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Evaluation of acaricides and botanicals against the vegetable mite tetranychus neocaledonicus Andre on brinjal crop under laboratory and field conditions.

Tetranychus neocaledonicus Andre (Acari: Tetranychidae) the vegetable mite is a common phytophagous mite of vegetables, fruit, field crops and more than 110 economic important crops (Ehara and Yamaguchi,2001) as well as plants of medicinal and ornamental importance (Chhillar et al.,2007; Gupta, 2005). This non insect pest is widely distributed and causes heavy damage to crops. The vegetable mite in generally present in the underside of leaf near the veins where it sucks the sap and is protected by silken web woven by female mites for protection, transport and to keep eggs safe (Sadana, 1985; Chillar et al.,2007). All the stages larvae, nymph and adults feeds on plant sap causing damage to chlorophyll, leaf yellowing, burning, stippling, stunting of growth and general reduction in health, vigour and growth and productivity of plants. The mites due to multi generation per season high reproductive potential, phytophagous nature and short life cycle have all contributed to development of resistance towards many acaricides (Devine et al., 2001; Stumpf and Nauen, 2001, Van Leeuwen et al., 2010). The indiscriminate use of pesticides have resulted in resistance development as well as environmental degradation. Two spotted mite has been reported as resistant, horizontal or vertical to more than 80 pesticides of different groups (APRD, 2007).

MATERIALS AND METHODS

The Laboratory experiment to study the relative toxicity of acaricides and botanical was carried out in the Acarology Laboratory, Department of Entomology and Agricultural Zoology, Institute of Agricultural sciences, Banaras Hindu University, Varanasi in year 2013-15.

Leaf disc bioassay were used to estimate the [LC.sub.50] (the lethal concentrations that kill 50% the population) of a particular acaricide. Using a fine brush (10/0), ten adult T. neocaledonicus females of the same age were placed on a brinjal leaf disc (2 cm diameter) on water-saturated cotton (4 cm x 4 cm) in a petri dish (6 cm diameter). Leaf discs were placed on a single petri dish. Water saturated cotton was pushed up against the perimeter of the leaf disc, in order to create a barrier and prevent mites from walking off the disk, since mite walk-off is sometimes observed in these tests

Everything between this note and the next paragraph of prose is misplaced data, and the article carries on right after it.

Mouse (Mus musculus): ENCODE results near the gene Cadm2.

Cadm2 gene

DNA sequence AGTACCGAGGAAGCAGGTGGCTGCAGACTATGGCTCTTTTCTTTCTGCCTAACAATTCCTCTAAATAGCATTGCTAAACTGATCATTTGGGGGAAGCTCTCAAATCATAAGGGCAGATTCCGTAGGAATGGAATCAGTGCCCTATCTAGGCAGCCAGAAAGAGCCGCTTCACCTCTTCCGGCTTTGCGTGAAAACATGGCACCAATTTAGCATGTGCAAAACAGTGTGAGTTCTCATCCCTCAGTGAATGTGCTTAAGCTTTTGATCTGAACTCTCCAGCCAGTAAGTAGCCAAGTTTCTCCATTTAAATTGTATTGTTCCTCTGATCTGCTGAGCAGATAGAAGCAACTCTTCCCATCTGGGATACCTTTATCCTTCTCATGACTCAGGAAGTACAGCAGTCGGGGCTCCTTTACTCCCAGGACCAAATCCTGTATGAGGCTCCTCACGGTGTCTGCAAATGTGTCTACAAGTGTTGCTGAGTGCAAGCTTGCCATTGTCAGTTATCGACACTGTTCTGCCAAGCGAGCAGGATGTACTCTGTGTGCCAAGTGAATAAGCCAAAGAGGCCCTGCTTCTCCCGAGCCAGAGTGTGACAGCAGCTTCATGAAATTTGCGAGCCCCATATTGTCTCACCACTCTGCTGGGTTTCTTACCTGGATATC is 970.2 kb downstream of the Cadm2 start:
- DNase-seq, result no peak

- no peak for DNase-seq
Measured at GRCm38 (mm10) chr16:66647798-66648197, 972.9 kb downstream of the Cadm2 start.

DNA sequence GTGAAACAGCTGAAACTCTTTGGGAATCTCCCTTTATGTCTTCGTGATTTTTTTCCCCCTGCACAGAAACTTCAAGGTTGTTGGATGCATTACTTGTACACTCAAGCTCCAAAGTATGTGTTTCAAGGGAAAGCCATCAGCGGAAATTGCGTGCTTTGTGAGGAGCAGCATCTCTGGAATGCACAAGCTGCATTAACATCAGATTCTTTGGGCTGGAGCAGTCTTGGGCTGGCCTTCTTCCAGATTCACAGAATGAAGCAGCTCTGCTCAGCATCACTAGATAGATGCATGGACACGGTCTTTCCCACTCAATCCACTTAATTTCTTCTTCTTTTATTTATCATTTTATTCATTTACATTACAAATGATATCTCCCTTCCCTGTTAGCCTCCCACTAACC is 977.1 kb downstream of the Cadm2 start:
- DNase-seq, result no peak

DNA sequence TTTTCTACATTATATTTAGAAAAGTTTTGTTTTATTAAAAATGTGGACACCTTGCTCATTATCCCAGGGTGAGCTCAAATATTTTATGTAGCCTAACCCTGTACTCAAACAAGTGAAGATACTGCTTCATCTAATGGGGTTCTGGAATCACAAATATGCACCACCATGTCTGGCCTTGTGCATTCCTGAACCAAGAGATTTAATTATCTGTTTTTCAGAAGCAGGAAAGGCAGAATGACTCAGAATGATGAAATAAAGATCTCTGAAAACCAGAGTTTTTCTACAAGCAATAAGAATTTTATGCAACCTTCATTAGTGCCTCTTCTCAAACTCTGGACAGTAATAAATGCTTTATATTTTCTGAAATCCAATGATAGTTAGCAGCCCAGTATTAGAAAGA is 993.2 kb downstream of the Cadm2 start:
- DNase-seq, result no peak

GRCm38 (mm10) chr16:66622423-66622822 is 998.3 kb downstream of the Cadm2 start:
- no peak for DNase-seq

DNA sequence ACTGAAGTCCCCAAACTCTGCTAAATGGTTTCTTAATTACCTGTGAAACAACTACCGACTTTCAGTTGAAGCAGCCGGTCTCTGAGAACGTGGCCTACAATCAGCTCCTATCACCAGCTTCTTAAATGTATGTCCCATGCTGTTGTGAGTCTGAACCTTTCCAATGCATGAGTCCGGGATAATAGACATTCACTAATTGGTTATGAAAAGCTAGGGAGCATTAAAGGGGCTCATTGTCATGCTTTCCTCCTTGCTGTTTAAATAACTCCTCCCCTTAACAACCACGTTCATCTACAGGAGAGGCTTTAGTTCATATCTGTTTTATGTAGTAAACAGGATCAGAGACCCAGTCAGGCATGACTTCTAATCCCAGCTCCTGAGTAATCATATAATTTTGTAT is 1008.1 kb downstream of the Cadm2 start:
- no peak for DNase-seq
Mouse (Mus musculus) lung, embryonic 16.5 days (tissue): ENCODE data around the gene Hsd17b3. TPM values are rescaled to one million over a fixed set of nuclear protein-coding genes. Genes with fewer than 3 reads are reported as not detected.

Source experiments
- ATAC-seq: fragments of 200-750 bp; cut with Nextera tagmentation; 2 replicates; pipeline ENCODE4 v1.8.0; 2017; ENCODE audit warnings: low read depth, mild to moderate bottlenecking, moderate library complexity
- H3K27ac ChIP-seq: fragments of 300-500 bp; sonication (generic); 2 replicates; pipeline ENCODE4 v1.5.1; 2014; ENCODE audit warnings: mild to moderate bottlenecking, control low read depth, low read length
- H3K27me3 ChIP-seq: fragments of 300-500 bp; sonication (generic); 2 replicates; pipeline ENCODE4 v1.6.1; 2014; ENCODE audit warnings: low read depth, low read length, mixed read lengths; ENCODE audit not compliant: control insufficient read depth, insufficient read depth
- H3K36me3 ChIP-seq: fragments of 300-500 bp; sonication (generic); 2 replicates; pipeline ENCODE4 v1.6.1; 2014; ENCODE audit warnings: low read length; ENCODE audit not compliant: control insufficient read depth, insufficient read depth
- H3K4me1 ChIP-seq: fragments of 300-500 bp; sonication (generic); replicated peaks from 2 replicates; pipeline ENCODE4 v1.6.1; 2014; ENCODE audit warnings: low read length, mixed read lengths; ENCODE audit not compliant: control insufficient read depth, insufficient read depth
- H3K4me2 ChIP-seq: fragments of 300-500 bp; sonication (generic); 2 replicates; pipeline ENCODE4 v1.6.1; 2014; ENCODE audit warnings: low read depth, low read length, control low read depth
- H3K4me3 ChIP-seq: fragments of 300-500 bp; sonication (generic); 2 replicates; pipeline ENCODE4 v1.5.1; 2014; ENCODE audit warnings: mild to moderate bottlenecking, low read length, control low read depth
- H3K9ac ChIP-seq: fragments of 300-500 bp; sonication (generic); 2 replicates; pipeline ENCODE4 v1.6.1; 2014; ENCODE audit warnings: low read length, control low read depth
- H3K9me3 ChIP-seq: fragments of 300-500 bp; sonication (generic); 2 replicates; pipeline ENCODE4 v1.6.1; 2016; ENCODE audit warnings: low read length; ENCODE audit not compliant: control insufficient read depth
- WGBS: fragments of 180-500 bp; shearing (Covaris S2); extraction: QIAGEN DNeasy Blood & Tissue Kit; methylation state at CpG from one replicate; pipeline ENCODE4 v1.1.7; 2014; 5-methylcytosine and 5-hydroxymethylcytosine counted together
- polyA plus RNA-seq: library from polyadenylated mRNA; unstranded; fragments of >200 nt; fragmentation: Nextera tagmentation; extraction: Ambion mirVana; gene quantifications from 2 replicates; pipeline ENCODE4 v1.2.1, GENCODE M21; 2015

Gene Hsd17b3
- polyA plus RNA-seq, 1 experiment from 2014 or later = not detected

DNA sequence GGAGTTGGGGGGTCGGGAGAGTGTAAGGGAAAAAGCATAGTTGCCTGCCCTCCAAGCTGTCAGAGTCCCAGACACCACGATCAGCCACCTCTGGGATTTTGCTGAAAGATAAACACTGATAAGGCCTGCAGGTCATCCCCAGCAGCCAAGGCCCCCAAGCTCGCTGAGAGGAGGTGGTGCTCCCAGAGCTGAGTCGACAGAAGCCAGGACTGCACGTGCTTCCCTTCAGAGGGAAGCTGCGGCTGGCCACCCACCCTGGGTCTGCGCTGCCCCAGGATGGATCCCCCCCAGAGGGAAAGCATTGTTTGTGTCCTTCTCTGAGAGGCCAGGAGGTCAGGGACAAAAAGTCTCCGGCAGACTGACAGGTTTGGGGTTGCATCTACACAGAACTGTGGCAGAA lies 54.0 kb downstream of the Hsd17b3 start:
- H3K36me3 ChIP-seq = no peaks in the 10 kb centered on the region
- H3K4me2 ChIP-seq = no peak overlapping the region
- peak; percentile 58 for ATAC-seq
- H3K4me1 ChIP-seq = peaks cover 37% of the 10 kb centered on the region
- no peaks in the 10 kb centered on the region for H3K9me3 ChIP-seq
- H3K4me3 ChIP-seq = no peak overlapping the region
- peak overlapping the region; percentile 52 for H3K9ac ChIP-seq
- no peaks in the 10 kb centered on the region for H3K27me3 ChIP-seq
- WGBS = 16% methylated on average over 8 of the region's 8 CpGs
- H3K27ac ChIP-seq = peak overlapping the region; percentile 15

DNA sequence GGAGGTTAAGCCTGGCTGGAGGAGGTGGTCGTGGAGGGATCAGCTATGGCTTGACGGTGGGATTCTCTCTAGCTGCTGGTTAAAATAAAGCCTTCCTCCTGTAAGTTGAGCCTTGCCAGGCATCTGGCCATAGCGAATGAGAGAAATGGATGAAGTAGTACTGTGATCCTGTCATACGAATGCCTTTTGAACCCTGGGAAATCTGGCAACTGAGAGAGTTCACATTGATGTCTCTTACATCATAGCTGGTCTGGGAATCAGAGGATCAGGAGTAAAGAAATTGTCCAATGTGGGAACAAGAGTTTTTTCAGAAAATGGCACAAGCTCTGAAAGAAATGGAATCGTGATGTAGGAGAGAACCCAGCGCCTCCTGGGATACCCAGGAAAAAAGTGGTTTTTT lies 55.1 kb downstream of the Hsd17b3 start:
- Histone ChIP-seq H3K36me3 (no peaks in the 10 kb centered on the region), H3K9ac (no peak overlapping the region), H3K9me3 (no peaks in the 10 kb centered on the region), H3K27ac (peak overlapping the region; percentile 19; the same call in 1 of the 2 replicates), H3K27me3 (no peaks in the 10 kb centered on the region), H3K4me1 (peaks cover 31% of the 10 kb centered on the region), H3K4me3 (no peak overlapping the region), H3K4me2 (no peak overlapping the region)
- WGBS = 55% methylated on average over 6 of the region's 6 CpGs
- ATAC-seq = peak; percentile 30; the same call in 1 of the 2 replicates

The mortality test was conducted twice in laboratory condition at different concentration of 7 treatments of propargite 57EC, clofentazine 50SC, cyflumetofen 20 EC, fenpyroximate 05 EC, dicofol 18.5 EC, azadirachtin 0.03 EC. The temperature and relative humidity was 27-29[degrees]C and 81-84% respectively in both the years of experiment. The adults' mites were released on the treated fresh brinjal leaves which were dipped for two minutes in the pesticide solution, to ensure complete wetting and were taken out with forceps and were transferred onto wet cotton wad in the petridishes. On each leaf disc, 30 adult females of T. neocaledonicus were released using a fine camel hair brush. Care was taken while transferring the mites in order to avoid any injury to mites. All these petridishes were maintained at ambient temperature. All treatments of different solutions were replicated four times. The control treatment was treated with water. Observations on the mortality of mites were recorded in all the concentrations including the untreated check at 12, 24, 36, 48, 60, 72 hrs, after the release of mites. While recording the observations, the mites which were found out of the leaf disc and on the cotton wad were discarded. The mites which were showing moribund condition were regarded as dead. The mortality counts in untreated check were also recorded and used for calculating corrected mortality. All the acaricide efficacy was tested by leaf dipped method F.A.O Method No. 10a (Busvine, 1980).